• Professor, Vice Chair of Basic Research, Departments of Neurosurgery and Neuroscience, Director of the Core for Advanced MRI, Baylor College of Medicine
                          • Professor, Department of Physiology & Biophysics, Neuroscience Focus Group, University of Washington
                          • Biggs Professor of Neuroscience, NYU School of Medicine
                          • Professor and Chair of Biomedical Sciences, University of California, Riverside
                          • Associate Professor, The Jackson Laboratory
                          • Assistant Professor, Department of Physical Medicine and Rehabilitation, University of Pittsburgh, Rehab Neural Engineering Labs, Biomedical Engineer, VA R&D Center of Excellence
                          • Professor of Pediatrics, Washington University School of Medicine, St Louis
                          • Program Director, BRAIN Initiative, Program Director, Systems & Cognitive Neuroscience, National Institutes of Health
                          • Founding Director of the Wyss Center for Bio and Neuroengineering
                          • Adjunct Assistant Professor, David Geffen School of Medicine, Department of Philosophy, UCLA
                          • Program Director, Systems and Cognitive Neuroscience, National Institute of Neurological Disorders and Stroke
                          • Distinguished Professor of Neuroscience, Professor of Psychiatry and Psychology Department of Neuroscience, University of Pittsburgh
                          • Program Director, Repair and Plasticity, Division of Neuroscience, National Institute of Neurological Disorders and Stroke
                          • Director, Neuroethics Program, National Institute of Neurological Disorders and Stroke
                          • Associate Professor, Director, Adult Epilepsy & Movement Disorders Surgery, Director, Brain Modulation Laboratory, Faculty Member, University of Pittsburgh Brain Institute, Univ of Pittsburgh
                          • Associate Professor of Neural Science, New York University
                          • Assistant Professor, Neurosurgery, UCLA Medical Center & UCLA Brain Research Institute
                          • Board of Governors Chair in Neuroscience, Director, Human Neurophysiology Research, Associate Professor, Neurosurgery, Neurology & Biomedical Sciences, Cedars-Sinai Medical Center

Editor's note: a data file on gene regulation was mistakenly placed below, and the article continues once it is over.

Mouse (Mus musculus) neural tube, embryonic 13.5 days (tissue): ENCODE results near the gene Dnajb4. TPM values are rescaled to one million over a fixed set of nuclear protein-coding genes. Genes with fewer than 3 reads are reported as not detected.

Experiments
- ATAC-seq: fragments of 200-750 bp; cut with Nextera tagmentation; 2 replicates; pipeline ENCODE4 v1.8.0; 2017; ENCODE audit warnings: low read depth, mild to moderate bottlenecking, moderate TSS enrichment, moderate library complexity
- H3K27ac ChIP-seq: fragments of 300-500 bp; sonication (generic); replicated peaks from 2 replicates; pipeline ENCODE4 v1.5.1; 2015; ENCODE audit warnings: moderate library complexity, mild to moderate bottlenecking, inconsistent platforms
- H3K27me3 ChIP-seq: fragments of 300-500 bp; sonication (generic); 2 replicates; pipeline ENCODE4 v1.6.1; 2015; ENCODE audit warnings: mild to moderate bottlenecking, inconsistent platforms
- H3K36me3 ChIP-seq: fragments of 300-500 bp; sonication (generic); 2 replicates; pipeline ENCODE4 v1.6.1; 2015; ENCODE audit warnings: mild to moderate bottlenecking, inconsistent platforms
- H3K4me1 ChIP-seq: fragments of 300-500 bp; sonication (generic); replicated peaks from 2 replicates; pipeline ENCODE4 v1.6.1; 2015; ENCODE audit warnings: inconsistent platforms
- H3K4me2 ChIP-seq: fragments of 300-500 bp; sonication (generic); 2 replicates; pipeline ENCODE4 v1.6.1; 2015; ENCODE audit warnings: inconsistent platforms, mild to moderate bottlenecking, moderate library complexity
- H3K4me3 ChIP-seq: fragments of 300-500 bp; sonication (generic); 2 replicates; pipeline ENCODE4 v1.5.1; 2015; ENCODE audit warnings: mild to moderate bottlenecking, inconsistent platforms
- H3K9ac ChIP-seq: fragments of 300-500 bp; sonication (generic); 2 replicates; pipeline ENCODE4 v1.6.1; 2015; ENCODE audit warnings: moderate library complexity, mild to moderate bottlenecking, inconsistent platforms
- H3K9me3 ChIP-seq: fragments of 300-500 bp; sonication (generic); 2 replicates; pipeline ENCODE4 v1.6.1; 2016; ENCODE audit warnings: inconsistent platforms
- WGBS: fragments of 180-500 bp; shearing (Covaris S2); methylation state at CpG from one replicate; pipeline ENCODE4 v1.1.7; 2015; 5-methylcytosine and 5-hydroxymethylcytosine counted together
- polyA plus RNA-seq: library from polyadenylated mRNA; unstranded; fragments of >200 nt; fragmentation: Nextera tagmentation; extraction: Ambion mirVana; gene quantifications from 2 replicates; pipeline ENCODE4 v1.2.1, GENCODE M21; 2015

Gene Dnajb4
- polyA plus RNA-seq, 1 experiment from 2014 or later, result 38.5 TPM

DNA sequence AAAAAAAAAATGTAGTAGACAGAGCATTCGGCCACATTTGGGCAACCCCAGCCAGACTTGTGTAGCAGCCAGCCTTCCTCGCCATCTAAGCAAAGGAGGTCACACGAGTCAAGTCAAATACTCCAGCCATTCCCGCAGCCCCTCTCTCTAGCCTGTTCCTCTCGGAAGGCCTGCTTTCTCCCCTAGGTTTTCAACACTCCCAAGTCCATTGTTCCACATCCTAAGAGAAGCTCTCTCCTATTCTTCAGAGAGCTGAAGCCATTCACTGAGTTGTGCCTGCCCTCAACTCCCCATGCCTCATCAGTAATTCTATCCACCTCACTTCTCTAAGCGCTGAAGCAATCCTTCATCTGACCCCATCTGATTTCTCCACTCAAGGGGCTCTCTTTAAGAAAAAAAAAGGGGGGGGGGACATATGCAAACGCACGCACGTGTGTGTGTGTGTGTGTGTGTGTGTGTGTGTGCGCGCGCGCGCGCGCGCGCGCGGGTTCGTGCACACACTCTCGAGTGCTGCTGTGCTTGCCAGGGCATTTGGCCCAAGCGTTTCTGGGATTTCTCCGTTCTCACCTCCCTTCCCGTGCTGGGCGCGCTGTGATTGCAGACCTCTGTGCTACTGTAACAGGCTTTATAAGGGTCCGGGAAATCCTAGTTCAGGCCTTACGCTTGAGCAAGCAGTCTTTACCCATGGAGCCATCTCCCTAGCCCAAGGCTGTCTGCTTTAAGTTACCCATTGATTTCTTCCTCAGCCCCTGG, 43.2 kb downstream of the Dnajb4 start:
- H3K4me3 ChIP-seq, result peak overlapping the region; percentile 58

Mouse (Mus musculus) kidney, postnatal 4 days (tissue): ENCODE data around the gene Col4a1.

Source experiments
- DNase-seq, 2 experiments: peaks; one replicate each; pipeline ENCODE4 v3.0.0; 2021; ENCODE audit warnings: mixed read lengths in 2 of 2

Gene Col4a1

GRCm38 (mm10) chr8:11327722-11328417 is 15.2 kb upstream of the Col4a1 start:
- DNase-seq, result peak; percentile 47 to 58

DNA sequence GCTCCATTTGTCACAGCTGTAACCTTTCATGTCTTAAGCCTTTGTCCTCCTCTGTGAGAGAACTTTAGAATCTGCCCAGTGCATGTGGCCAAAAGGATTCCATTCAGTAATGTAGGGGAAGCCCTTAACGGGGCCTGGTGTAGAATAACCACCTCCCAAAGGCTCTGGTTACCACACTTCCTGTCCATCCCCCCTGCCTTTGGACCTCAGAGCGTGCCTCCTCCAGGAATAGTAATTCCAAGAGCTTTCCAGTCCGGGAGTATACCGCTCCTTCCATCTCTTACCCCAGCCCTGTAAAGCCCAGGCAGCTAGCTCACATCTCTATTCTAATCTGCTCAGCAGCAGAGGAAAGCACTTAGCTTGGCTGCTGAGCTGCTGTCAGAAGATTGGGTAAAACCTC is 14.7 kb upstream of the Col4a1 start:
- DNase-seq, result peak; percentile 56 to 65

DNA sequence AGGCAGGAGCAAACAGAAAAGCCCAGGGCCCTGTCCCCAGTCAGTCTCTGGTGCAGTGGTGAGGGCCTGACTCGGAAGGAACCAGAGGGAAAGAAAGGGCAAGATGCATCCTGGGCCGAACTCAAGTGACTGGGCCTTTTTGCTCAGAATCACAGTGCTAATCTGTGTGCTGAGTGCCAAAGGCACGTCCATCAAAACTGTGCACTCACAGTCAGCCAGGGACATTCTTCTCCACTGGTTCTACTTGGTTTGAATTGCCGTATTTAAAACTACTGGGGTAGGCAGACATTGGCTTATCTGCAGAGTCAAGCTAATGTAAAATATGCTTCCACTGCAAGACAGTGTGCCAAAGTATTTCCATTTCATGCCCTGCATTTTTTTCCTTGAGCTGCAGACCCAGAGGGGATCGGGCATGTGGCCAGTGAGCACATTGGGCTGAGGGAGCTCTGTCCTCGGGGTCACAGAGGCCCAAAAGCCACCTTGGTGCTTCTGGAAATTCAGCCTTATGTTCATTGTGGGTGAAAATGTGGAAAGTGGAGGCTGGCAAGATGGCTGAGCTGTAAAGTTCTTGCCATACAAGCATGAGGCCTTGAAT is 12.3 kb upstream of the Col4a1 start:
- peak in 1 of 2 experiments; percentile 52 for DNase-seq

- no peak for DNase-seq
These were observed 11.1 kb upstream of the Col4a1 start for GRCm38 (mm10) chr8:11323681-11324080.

• Associate Professor, Vice-Chair of Clinical Research, Neurosurgery, Baylor College of Medicine

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                          Agenda
                          • MAR 13, 2019 06:00 AM PDT
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                            Keynote Presentation: Updates from the NIH BRAIN Initiative
                            Speaker: Joshua A. Gordon, MD, PhD
                          • MAR 14, 2019 09:00 AM PDT
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                            A Gene Expression Based Screening Platform for Mouse Models of Late-Onset Alzheimer's Disease
                            Speaker: Greg Carter, PhD
                            Sponsored By: Nanostring Technologies
                          • Pioneering Our Understanding of the Human Brain
                          • MAR 13, 2019 06:00 AM PDT
                            Add to Calendar Select one of the following: iCal Google Calendar Outlook Calendar Yahoo Calendar
                            Keynote Presentation: Updates from the NIH BRAIN Initiative
                            Speaker: Joshua A. Gordon, MD, PhD
                          • Perspectives on Neuropsychiatric Disorders
                          • MAR 14, 2019 09:00 AM PDT
                            Add to Calendar Select one of the following: iCal Google Calendar Outlook Calendar Yahoo Calendar
                            A Gene Expression Based Screening Platform for Mouse Models of Late-Onset Alzheimer's Disease
                            Speaker: Greg Carter, PhD
                            Sponsored By: Nanostring Technologies
                          Posters

                          POSTER SUBMISSION GUIDELINES

                          Virtual poster sessions offer the opportunity to present data to a global audience via a PDF poster and video summary, and discuss results with interested colleagues through email. Posters should be submitted as a PowerPoint file. Presentations should incorporate illustrative materials such as tables, graphs, photographs, and large-print text. This content is not peer-reviewed. Submission is free.


                          SUBMIT YOUR ABSTRACT

                          Enter the following information to this Submission Form:

                          • Poster Title
                          • Your Name
                          • Your Institution
                          • Your Email
                          • Abstract describing the poster